Mornington research pioneers

VisitVineyards.com: interviews
Stillwater at Crittenden, Mornington Peninsula, Victoria

Stillwater at Crittenden, Mornington Peninsula, Victoria [©Mornington Peninsula Tourism]

Garry Crittenden, Crittenden Estate, Mornington Peninsula, Victoria
Garry and Rollo Crittenden, Crittenden Estate, Mornington Peninsula, Victoria
Crittenden at Dromana Winery, Mornington Peninsula, Victoria
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Garry Crittenden, Crittenden at Dromana Winery, Mornington Peninsula, Victoria [©VisitVineyards.com]

When Garry Crittenden planted his first five acres at his newly established Crittenden at Dromana Winery in 1981 he doubled the plantings on the Mornington Peninsula at the time.

“I took the total plantings from five to 10 acres, and we (now) have something like 2,500 acres of vineyards where we are. I put in cabernet sauvignon at that initial planting and a little bit of pinot and chardonnay,” he says.

The Mornington Peninsula has now made its mark on the wine world with pinot noir and chardonnay, but Garry still has his original cabernet planting. “For us it’s pretty much an icon wine.”

“We have the distinct advantage that the Chardonnay vines are a minimum of 13 years old, and some going up to 21 years old. I think that confers a big advantage on us ... they’re very mature vines, they are very much in balance, the cropping levels are right. We also have the advantage of having been making wine here for something like 18 or 19 of those years ...19 vintages we’ve had here, and that gives us a lot of experience with handling the fruit from the region,” he says.

Pioneering a new wine region comes with a unique set of challenges. Everything had to be learned – there was no one to provide advice on the viticultural side. “You could always call on someone for winemaking help, but just learning how to grow the grapes in this region was quite a challenge.

“I was lucky in that my background was horticulture, plant physiology, and I had, even though I had not grown vineyards, extensive experience with plant culture, and I simply went to the text books and read up as much as I could about viticulture and grape growing.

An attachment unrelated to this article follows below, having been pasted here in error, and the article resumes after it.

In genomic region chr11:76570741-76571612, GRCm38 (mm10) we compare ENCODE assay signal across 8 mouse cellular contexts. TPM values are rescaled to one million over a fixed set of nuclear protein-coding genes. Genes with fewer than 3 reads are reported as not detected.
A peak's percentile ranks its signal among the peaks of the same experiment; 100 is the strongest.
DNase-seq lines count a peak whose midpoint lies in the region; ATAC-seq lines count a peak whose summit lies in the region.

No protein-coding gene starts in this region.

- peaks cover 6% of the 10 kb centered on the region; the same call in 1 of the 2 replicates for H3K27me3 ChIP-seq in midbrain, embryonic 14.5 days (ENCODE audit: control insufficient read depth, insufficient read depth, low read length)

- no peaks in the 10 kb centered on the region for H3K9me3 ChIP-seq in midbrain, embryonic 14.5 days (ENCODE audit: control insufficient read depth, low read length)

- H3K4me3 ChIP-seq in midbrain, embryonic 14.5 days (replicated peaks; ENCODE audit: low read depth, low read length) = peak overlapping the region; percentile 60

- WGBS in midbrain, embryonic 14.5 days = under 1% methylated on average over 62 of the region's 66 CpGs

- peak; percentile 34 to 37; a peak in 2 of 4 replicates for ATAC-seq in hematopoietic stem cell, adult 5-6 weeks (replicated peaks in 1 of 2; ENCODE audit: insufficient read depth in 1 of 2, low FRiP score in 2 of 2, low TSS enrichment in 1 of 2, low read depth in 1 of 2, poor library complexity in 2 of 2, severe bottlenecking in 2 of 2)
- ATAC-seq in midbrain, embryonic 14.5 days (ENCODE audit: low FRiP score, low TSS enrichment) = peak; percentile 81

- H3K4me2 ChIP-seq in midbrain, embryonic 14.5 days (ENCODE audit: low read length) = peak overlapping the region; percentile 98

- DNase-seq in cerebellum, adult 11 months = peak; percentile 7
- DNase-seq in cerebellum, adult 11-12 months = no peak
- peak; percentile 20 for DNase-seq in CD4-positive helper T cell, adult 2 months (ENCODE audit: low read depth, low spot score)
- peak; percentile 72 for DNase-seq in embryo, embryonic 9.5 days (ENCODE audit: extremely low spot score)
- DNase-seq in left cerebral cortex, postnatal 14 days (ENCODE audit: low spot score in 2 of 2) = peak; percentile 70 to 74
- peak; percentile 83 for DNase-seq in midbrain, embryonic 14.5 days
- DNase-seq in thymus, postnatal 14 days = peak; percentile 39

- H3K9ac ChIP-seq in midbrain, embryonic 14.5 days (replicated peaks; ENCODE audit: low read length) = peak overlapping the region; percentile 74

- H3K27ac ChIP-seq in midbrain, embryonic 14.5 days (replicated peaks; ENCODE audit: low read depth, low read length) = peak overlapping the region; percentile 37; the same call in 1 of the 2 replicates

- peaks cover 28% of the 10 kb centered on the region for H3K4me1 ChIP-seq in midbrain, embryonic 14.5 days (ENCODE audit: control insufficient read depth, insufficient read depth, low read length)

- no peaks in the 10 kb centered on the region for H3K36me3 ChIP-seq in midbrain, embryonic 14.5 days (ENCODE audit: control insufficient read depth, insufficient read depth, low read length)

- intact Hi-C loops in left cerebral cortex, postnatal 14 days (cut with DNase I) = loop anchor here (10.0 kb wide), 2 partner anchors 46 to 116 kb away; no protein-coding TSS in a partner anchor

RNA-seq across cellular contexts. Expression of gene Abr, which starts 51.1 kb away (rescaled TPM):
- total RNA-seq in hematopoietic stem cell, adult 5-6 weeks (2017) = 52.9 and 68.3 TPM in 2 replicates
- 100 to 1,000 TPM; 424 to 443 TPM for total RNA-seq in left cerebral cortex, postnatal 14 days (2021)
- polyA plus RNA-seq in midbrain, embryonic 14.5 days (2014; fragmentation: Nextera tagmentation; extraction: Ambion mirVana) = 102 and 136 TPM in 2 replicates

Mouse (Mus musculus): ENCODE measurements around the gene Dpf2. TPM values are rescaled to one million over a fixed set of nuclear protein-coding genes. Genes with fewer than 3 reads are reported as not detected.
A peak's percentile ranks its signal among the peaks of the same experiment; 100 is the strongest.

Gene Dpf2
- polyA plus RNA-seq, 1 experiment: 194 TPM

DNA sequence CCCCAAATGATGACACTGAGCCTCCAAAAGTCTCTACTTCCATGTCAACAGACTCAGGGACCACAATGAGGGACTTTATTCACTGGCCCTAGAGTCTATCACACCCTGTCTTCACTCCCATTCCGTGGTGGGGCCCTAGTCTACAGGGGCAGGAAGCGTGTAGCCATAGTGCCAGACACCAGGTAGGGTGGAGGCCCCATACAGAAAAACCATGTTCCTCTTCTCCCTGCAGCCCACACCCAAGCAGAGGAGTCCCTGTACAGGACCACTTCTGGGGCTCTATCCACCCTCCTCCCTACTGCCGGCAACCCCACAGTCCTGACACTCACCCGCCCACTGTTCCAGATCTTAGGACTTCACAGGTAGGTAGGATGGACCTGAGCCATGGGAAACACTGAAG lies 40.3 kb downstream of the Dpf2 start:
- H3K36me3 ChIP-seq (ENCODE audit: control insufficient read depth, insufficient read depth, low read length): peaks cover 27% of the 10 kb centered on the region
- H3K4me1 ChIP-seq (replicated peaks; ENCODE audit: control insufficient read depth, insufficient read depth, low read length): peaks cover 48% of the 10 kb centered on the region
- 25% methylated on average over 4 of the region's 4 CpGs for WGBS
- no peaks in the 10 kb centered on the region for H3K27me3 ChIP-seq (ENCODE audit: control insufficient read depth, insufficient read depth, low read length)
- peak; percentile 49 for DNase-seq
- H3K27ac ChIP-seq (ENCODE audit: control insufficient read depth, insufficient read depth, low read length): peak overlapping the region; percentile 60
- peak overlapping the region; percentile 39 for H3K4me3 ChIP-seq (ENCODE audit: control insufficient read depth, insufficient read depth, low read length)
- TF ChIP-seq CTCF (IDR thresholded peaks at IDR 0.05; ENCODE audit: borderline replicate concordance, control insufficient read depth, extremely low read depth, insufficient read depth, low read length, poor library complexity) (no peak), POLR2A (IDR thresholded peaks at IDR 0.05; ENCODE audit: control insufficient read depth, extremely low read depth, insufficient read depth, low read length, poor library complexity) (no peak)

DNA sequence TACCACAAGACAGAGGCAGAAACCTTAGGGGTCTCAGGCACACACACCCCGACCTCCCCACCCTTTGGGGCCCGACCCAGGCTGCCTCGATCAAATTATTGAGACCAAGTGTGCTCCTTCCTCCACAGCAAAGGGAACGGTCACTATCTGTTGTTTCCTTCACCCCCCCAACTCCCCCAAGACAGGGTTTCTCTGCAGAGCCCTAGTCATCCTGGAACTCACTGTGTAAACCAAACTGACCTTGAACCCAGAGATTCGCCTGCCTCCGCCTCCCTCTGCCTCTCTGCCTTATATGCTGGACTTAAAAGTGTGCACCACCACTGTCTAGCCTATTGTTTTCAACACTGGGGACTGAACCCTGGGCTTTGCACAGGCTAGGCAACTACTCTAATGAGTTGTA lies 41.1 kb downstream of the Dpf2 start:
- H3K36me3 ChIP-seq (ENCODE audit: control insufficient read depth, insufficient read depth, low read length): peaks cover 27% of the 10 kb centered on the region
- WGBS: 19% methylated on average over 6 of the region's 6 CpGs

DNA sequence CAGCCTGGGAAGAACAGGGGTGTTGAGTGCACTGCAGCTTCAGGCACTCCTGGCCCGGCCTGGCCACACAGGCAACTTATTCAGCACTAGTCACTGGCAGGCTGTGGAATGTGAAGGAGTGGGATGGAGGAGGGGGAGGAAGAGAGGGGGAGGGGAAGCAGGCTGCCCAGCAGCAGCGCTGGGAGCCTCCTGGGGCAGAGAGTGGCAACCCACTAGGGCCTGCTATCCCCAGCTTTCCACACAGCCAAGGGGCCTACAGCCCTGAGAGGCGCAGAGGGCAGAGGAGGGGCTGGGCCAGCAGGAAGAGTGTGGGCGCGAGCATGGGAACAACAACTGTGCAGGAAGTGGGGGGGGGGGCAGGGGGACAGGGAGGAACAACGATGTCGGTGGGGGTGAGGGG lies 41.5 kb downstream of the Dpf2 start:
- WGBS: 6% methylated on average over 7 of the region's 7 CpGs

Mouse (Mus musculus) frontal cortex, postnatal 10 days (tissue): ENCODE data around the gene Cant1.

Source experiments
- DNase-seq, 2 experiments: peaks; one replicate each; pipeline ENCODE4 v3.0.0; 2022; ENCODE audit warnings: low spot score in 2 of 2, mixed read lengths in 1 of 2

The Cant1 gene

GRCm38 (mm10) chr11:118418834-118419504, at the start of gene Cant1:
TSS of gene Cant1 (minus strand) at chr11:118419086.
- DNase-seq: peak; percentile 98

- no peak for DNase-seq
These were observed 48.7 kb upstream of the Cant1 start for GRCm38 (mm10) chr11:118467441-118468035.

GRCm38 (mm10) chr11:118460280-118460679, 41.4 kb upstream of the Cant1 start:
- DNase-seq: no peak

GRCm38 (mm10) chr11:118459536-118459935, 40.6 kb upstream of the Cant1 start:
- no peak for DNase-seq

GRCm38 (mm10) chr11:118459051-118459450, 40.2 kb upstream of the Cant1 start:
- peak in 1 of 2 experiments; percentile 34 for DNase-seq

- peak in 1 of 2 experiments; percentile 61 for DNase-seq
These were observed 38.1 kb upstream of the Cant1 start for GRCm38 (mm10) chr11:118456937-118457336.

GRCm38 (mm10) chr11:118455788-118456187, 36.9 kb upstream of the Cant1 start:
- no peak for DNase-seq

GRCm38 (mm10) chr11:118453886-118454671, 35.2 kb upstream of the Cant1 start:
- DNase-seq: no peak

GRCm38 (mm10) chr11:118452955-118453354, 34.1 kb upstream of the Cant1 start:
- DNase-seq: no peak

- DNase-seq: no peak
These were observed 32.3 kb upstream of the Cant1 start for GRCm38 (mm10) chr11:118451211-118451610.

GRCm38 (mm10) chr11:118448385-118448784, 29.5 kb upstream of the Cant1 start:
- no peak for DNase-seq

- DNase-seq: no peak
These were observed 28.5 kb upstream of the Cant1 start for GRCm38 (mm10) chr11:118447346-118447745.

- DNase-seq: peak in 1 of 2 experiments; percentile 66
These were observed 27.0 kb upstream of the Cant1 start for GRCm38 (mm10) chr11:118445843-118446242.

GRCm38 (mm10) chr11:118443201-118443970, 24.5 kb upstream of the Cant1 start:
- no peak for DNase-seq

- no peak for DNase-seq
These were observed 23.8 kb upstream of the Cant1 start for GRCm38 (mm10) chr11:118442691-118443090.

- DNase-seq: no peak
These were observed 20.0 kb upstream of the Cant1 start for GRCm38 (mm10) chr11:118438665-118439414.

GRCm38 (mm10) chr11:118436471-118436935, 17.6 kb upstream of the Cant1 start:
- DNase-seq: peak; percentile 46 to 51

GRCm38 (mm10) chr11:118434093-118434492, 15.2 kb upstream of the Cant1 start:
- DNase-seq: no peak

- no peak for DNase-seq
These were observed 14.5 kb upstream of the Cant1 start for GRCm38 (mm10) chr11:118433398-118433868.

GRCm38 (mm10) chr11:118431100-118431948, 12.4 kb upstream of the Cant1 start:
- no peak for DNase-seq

“There weren’t too many Australian text books in those days ... and so I read Californian books, and I read South African books, and I read translations from the French, and it’s fair to say that, not only was I a pioneer in what I was doing, we pioneered a lot of viticultural techniques here.”

Crittenden of Dromana has always been a research centre. “We did a lot of collaborative research with the local Department of Agriculture, trailing different trellising systems, different training systems, different irrigation schedules, and that in itself was exciting, just being here and breaking new ground.

Garry is still as excited by the wine industry as he was in the early days. “I’d like to say you get a bit blasé about it, but you never do,” he says.

The focus of the industry on the Mornington Peninsula has become tourism. “I think there’s something like 2,500 acres of vines planted [in the region], and I think there’s well over 100 different vineyards, or vineyards under different ownership; there’s probably 40 wineries and cellar doors, and many of those cellar doors have restaurants attached.

“We really encourage people to come and sit on the balcony here and enjoy lunch and have a glass of our wine, and preferably take a case of it home in the boot with them,” he says.

“The Mornington Peninsula in plan perspective always reminds me of a map of Italy! It is one of the few places in Australia that can stay green year round. It’s just a unique meso climate in that we get reliable summer rainfall, evaporation levels are relatively low, so you can come here in mid-summer in January, you can go surfing, you can go sailing, you can play golf on a number of world class golf courses, you can visit the wineries. It’s just, I think, a most magical place to come to.”


  • Mornington Peninsula (VIC)

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